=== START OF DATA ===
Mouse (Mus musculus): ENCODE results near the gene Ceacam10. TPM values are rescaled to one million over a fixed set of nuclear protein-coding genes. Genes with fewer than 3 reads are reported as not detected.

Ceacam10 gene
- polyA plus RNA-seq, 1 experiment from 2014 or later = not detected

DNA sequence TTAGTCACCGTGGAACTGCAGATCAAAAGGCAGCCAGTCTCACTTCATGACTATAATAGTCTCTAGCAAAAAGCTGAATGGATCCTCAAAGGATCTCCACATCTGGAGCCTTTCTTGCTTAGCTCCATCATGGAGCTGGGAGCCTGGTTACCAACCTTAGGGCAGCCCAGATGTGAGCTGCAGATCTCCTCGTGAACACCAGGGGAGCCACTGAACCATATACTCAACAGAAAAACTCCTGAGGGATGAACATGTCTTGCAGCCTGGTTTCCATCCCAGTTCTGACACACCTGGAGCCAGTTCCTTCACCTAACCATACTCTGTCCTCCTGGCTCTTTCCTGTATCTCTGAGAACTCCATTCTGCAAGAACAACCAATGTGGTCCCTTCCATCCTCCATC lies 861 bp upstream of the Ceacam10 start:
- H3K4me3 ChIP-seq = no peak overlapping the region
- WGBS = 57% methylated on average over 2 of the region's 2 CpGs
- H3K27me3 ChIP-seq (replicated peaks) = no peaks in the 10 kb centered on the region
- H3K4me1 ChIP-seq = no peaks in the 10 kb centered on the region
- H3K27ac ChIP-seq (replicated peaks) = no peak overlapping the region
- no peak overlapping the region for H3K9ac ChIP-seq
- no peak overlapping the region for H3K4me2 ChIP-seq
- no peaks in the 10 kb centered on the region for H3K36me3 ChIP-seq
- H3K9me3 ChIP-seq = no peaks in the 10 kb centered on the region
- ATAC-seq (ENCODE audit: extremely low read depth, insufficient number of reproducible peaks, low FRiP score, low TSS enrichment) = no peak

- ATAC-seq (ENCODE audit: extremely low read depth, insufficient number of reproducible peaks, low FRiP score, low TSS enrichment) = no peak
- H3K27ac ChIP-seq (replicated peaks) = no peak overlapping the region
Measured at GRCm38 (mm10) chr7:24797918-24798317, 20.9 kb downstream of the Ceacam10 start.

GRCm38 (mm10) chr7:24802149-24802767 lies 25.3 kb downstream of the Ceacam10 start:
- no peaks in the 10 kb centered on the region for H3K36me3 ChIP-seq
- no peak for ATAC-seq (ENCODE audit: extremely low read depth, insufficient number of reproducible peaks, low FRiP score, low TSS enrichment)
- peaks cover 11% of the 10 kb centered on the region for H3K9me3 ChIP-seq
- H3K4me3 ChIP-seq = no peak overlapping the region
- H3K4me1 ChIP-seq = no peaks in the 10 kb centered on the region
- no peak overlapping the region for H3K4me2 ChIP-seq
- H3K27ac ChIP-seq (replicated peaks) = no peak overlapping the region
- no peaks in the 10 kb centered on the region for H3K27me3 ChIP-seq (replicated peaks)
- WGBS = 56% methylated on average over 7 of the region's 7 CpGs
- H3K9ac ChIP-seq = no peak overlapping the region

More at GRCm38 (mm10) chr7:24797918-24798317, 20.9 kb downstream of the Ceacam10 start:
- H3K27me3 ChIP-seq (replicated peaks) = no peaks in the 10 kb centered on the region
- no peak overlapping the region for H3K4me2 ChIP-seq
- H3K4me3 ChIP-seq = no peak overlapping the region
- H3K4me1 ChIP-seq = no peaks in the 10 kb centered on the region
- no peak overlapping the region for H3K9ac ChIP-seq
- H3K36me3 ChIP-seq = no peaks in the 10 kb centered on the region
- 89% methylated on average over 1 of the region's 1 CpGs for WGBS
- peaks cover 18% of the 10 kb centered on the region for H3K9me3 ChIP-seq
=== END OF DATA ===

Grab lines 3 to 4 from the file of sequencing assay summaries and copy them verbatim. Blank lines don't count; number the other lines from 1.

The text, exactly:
- polyA plus RNA-seq, 1 experiment from 2014 or later = not detected

DNA sequence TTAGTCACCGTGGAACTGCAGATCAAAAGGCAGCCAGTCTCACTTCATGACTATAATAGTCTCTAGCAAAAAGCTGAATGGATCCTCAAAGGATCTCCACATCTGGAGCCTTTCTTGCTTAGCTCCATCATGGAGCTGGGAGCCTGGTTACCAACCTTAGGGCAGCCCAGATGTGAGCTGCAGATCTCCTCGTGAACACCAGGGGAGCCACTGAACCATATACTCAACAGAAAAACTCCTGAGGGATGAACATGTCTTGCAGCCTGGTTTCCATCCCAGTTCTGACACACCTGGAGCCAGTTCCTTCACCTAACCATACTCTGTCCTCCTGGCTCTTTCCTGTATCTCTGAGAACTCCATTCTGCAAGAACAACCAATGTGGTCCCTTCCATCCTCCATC lies 861 bp upstream of the Ceacam10 start: